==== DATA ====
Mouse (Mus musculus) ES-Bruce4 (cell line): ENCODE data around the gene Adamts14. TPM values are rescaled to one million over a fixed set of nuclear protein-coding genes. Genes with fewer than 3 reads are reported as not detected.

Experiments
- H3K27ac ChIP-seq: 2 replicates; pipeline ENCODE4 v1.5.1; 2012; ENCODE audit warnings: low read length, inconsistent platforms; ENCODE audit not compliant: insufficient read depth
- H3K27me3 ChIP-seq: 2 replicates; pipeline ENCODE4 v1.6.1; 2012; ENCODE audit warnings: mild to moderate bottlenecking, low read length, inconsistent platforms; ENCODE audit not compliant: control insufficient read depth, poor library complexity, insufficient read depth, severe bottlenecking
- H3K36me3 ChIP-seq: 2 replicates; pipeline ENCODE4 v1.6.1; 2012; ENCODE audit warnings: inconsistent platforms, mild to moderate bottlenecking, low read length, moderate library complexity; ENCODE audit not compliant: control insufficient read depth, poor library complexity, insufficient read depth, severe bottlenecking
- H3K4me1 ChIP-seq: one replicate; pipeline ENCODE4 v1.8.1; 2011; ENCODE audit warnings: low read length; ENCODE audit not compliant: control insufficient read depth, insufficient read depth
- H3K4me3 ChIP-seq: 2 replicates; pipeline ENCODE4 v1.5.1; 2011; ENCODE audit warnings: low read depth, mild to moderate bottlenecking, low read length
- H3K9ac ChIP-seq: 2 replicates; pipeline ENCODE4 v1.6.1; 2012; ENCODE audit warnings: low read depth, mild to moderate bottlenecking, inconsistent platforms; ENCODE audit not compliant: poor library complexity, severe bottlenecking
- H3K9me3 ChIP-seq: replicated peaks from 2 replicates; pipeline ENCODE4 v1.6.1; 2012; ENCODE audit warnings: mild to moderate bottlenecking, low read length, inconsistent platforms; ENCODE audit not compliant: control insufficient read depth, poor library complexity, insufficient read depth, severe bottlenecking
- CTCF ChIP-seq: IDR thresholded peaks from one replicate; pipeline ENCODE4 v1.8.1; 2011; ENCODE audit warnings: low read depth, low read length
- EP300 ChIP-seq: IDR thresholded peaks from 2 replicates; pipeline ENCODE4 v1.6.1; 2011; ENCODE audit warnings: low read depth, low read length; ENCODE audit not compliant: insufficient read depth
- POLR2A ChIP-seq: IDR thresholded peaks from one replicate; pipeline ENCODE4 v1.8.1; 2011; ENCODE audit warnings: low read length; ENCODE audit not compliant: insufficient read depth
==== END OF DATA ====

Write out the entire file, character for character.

Mouse (Mus musculus) ES-Bruce4 (cell line): ENCODE data around the gene Adamts14. TPM values are rescaled to one million over a fixed set of nuclear protein-coding genes. Genes with fewer than 3 reads are reported as not detected.

Experiments
- H3K27ac ChIP-seq: 2 replicates; pipeline ENCODE4 v1.5.1; 2012; ENCODE audit warnings: low read length, inconsistent platforms; ENCODE audit not compliant: insufficient read depth
- H3K27me3 ChIP-seq: 2 replicates; pipeline ENCODE4 v1.6.1; 2012; ENCODE audit warnings: mild to moderate bottlenecking, low read length, inconsistent platforms; ENCODE audit not compliant: control insufficient read depth, poor library complexity, insufficient read depth, severe bottlenecking
- H3K36me3 ChIP-seq: 2 replicates; pipeline ENCODE4 v1.6.1; 2012; ENCODE audit warnings: inconsistent platforms, mild to moderate bottlenecking, low read length, moderate library complexity; ENCODE audit not compliant: control insufficient read depth, poor library complexity, insufficient read depth, severe bottlenecking
- H3K4me1 ChIP-seq: one replicate; pipeline ENCODE4 v1.8.1; 2011; ENCODE audit warnings: low read length; ENCODE audit not compliant: control insufficient read depth, insufficient read depth
- H3K4me3 ChIP-seq: 2 replicates; pipeline ENCODE4 v1.5.1; 2011; ENCODE audit warnings: low read depth, mild to moderate bottlenecking, low read length
- H3K9ac ChIP-seq: 2 replicates; pipeline ENCODE4 v1.6.1; 2012; ENCODE audit warnings: low read depth, mild to moderate bottlenecking, inconsistent platforms; ENCODE audit not compliant: poor library complexity, severe bottlenecking
- H3K9me3 ChIP-seq: replicated peaks from 2 replicates; pipeline ENCODE4 v1.6.1; 2012; ENCODE audit warnings: mild to moderate bottlenecking, low read length, inconsistent platforms; ENCODE audit not compliant: control insufficient read depth, poor library complexity, insufficient read depth, severe bottlenecking
- CTCF ChIP-seq: IDR thresholded peaks from one replicate; pipeline ENCODE4 v1.8.1; 2011; ENCODE audit warnings: low read depth, low read length
- EP300 ChIP-seq: IDR thresholded peaks from 2 replicates; pipeline ENCODE4 v1.6.1; 2011; ENCODE audit warnings: low read depth, low read length; ENCODE audit not compliant: insufficient read depth
- POLR2A ChIP-seq: IDR thresholded peaks from one replicate; pipeline ENCODE4 v1.8.1; 2011; ENCODE audit warnings: low read length; ENCODE audit not compliant: insufficient read depth